How to Keep a Turtle Healthy

Two Methods:Keeping a Healthy TurtleDeciding on a Turtle

Pet turtles can be a great companion. Like all animals, turtles require careful care and attention to make sure they thrive and live healthy and full lives. From a proper habitat, nutrition, to water access, knowing your turtle's needs is an important part of pet ownership.

Method 1
Keeping a Healthy Turtle

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    Provide an enclosure with adequate space. Ten gallons per inch of your turtle is a general rule. 50 gallon (189.3 L) minimum for a baby turtle (younger than a year old) and 120+ for an adult. Make sure that you have a general idea of the size your turtle will reach when full grown so you are not blindsided with keeping a turtle you cannot maintain. [1]
    • Decide on a land or aquatic turtle. Common turtles like box turtles will require a desert like landscape. If you want an aquatic turtle make sure there is dry land and adequate room to swim, and that your enclosure is sealed enough to hold water.
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    Provide proper filtration for aquatic turtles. A turtle needs a canister filter. A Rena Filstar XP3 or XP4 is highly recommended in keeping a turtle healthy. Without good filtration your turtle can get extremely sick as old food and feces can build up.[2]
    • Even with proper filtration, you'll need to regularly change your turtle's water. When you change the water, make sure that the filter is not clogged. If you see waste or old food lingering in the filter, it may cause a clog that prevents it from filtering the water properly. You can buy a dechlorinator or water conditioner at any pet store.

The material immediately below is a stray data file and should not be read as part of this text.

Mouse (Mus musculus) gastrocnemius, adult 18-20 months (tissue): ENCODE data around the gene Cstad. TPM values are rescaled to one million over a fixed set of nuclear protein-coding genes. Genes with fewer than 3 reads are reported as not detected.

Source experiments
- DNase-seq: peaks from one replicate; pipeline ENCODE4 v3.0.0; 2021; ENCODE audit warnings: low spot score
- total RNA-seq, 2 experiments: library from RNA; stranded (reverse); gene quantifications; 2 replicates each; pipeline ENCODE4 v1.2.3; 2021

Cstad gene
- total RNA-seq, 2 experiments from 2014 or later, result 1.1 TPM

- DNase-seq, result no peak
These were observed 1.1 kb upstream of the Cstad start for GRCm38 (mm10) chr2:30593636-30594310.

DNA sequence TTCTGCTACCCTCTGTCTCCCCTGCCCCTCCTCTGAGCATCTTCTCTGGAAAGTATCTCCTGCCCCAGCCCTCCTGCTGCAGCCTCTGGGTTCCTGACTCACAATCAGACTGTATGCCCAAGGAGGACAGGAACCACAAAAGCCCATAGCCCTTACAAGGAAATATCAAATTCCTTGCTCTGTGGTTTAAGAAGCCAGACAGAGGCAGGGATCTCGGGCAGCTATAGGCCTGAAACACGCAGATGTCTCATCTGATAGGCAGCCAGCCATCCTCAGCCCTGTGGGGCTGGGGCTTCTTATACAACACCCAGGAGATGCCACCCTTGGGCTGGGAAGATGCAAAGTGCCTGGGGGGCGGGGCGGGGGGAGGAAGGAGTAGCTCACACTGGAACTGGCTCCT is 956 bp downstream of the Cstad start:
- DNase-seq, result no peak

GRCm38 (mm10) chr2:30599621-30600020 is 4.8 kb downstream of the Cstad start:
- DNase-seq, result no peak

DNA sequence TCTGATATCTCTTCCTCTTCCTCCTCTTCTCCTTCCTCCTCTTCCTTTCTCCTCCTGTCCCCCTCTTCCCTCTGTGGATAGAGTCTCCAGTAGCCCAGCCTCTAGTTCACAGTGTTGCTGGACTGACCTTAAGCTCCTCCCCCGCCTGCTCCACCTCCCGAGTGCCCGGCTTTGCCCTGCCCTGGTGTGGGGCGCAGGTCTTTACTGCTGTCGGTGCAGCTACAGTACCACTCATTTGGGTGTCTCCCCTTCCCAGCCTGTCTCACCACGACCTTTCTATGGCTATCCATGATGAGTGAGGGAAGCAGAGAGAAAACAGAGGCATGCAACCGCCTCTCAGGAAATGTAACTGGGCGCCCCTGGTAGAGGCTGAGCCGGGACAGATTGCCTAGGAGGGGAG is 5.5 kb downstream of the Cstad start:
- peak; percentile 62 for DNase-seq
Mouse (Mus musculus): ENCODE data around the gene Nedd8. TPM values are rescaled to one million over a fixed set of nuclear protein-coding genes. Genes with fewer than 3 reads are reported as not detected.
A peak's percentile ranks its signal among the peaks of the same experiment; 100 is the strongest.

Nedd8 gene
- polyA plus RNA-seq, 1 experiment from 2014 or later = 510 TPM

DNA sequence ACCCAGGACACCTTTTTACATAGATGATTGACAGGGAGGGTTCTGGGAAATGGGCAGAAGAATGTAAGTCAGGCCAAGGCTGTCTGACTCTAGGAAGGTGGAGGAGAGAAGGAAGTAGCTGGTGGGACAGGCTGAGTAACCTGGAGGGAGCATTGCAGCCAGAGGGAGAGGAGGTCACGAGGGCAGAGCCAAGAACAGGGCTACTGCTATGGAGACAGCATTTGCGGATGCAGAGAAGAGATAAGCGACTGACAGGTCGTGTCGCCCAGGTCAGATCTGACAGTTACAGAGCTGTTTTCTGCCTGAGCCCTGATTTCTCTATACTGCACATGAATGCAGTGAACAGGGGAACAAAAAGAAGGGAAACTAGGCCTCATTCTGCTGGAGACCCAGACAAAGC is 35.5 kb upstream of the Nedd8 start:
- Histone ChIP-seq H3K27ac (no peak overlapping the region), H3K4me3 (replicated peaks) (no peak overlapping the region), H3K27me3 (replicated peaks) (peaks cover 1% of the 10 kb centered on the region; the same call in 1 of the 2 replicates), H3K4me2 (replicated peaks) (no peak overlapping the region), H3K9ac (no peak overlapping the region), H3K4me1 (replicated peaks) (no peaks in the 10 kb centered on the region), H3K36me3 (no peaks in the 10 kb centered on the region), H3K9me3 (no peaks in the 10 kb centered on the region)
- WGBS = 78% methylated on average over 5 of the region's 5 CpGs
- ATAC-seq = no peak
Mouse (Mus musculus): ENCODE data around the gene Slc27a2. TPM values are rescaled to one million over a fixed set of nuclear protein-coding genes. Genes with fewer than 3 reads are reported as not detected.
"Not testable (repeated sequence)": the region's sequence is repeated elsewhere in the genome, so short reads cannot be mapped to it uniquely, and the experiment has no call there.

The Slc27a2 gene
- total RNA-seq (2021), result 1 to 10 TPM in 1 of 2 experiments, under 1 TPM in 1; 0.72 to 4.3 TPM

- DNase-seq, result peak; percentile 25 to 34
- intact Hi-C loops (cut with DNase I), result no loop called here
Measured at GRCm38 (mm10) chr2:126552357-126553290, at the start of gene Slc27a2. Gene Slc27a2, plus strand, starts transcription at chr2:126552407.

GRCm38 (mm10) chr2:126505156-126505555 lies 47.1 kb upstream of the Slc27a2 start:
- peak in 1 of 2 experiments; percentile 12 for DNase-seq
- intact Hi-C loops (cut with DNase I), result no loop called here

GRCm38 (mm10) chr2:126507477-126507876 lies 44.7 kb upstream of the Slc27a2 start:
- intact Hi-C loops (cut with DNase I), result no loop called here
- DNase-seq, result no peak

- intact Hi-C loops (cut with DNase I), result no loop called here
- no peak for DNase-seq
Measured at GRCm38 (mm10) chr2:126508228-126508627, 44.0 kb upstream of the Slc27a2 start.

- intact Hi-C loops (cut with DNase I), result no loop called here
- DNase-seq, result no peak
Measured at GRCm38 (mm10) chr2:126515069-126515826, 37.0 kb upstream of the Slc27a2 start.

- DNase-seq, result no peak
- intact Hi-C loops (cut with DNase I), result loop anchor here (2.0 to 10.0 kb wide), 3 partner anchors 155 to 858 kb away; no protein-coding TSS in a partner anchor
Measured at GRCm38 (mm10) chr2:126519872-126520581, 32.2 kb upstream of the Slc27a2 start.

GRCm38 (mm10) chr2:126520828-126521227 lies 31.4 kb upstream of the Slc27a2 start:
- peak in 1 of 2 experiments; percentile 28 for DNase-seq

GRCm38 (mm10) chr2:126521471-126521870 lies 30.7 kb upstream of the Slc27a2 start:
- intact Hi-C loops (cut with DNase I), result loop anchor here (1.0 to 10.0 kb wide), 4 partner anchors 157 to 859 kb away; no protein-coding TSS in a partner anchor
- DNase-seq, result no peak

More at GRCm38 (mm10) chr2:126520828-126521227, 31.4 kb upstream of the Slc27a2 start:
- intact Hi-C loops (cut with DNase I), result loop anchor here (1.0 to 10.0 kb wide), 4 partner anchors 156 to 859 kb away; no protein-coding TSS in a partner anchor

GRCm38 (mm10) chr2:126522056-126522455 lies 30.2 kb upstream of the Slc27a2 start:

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    Clean your tank regularly. Remove everything from the tank including all of its basking spots and empty the water. Wash everything with warm water and anti-bacterial soap. Let rocks sit in warm water and soap. Wash the soap out thoroughly. Let the tank sit until it is dry. Put everything back in and fill the tank with clean, non-chlorinated water. If it is a land turtle, make sure to replace with clean substrate on the bottom of the tank each time, such as sand, wood chips, or newspaper. [3]
    • How often a clean is necessary will depend on how messy your turtle is. It is generally a good idea to do this at least twice a month. Make sure to wash your hands thoroughly after cleaning the tank.
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    Provide a balanced diet for your turtle. A proper diet for Red Eared Sliders and similar species should have the following proportions: Vegetables and water plants 50%; Commercial foods 25%; Live protein 25%. A turtle under a year old should be fed every day. A turtle over a year old should be fed every other day as to prevent them from getting overweight. [4]
    • An example of vegetation for your turtle are aquatic plants like duckweed, azolla, and water lettuce. They also enjoy fruits and vegetables like papaya, carrots, apples, and leafy greens like romaine lettuce.